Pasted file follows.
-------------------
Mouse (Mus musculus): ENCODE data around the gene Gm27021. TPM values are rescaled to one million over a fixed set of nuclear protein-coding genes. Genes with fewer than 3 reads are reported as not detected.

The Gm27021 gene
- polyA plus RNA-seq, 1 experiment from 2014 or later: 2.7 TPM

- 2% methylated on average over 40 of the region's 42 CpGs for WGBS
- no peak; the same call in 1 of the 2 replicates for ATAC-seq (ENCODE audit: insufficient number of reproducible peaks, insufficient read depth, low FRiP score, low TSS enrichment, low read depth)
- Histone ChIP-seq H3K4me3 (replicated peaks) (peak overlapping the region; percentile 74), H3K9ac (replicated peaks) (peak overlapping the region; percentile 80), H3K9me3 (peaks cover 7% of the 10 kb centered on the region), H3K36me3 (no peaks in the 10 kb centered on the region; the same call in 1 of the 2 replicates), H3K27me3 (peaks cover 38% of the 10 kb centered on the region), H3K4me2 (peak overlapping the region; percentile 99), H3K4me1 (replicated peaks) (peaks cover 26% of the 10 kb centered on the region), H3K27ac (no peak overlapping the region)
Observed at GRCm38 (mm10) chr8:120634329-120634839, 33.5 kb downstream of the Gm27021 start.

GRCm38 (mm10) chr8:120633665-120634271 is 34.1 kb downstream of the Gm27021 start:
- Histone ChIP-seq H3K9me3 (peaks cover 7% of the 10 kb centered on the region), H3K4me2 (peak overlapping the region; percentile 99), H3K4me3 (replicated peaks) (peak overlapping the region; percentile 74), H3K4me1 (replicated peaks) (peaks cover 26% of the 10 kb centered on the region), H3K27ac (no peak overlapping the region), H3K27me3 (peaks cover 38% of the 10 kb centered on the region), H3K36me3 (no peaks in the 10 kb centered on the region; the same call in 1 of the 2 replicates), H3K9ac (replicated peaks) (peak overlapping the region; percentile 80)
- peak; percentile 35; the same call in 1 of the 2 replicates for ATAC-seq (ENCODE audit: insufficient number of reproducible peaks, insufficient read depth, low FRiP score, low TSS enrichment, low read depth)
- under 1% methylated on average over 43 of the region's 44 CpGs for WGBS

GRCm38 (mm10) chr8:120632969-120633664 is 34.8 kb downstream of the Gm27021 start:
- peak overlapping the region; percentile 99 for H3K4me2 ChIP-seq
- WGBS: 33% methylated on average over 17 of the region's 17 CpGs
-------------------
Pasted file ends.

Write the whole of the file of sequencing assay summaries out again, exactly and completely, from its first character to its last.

Mouse (Mus musculus): ENCODE data around the gene Gm27021. TPM values are rescaled to one million over a fixed set of nuclear protein-coding genes. Genes with fewer than 3 reads are reported as not detected.

The Gm27021 gene
- polyA plus RNA-seq, 1 experiment from 2014 or later: 2.7 TPM

- 2% methylated on average over 40 of the region's 42 CpGs for WGBS
- no peak; the same call in 1 of the 2 replicates for ATAC-seq (ENCODE audit: insufficient number of reproducible peaks, insufficient read depth, low FRiP score, low TSS enrichment, low read depth)
- Histone ChIP-seq H3K4me3 (replicated peaks) (peak overlapping the region; percentile 74), H3K9ac (replicated peaks) (peak overlapping the region; percentile 80), H3K9me3 (peaks cover 7% of the 10 kb centered on the region), H3K36me3 (no peaks in the 10 kb centered on the region; the same call in 1 of the 2 replicates), H3K27me3 (peaks cover 38% of the 10 kb centered on the region), H3K4me2 (peak overlapping the region; percentile 99), H3K4me1 (replicated peaks) (peaks cover 26% of the 10 kb centered on the region), H3K27ac (no peak overlapping the region)
Observed at GRCm38 (mm10) chr8:120634329-120634839, 33.5 kb downstream of the Gm27021 start.

GRCm38 (mm10) chr8:120633665-120634271 is 34.1 kb downstream of the Gm27021 start:
- Histone ChIP-seq H3K9me3 (peaks cover 7% of the 10 kb centered on the region), H3K4me2 (peak overlapping the region; percentile 99), H3K4me3 (replicated peaks) (peak overlapping the region; percentile 74), H3K4me1 (replicated peaks) (peaks cover 26% of the 10 kb centered on the region), H3K27ac (no peak overlapping the region), H3K27me3 (peaks cover 38% of the 10 kb centered on the region), H3K36me3 (no peaks in the 10 kb centered on the region; the same call in 1 of the 2 replicates), H3K9ac (replicated peaks) (peak overlapping the region; percentile 80)
- peak; percentile 35; the same call in 1 of the 2 replicates for ATAC-seq (ENCODE audit: insufficient number of reproducible peaks, insufficient read depth, low FRiP score, low TSS enrichment, low read depth)
- under 1% methylated on average over 43 of the region's 44 CpGs for WGBS

GRCm38 (mm10) chr8:120632969-120633664 is 34.8 kb downstream of the Gm27021 start:
- peak overlapping the region; percentile 99 for H3K4me2 ChIP-seq
- WGBS: 33% methylated on average over 17 of the region's 17 CpGs